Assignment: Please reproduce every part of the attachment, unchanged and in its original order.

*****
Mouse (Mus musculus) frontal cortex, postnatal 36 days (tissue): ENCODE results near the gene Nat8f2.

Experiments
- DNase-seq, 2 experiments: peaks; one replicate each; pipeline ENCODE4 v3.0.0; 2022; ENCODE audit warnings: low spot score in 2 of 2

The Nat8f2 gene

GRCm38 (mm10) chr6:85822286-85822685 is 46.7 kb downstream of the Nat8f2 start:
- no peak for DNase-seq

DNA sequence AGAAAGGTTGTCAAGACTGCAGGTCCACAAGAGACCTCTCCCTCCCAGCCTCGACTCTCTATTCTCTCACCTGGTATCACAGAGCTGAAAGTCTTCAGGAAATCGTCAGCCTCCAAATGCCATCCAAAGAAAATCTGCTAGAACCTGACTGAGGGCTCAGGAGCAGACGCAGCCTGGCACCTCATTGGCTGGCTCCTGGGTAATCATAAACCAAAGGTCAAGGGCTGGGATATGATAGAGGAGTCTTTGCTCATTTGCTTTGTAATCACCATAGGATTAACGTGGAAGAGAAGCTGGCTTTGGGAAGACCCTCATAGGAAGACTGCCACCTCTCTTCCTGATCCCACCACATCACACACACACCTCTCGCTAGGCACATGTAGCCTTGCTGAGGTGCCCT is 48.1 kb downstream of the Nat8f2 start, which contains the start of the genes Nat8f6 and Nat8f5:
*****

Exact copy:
Mouse (Mus musculus) frontal cortex, postnatal 36 days (tissue): ENCODE results near the gene Nat8f2.

Experiments
- DNase-seq, 2 experiments: peaks; one replicate each; pipeline ENCODE4 v3.0.0; 2022; ENCODE audit warnings: low spot score in 2 of 2

The Nat8f2 gene

GRCm38 (mm10) chr6:85822286-85822685 is 46.7 kb downstream of the Nat8f2 start:
- no peak for DNase-seq

DNA sequence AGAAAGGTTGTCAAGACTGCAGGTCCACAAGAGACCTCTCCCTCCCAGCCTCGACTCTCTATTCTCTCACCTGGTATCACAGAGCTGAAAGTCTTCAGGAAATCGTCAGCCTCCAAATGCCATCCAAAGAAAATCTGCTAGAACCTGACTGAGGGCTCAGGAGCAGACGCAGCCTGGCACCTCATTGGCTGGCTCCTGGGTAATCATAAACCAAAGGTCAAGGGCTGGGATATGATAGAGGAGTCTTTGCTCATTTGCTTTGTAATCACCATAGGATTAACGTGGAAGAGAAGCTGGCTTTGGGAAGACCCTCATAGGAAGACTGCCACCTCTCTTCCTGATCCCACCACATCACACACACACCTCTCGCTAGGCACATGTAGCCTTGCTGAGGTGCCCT is 48.1 kb downstream of the Nat8f2 start, which contains the start of the genes Nat8f6 and Nat8f5: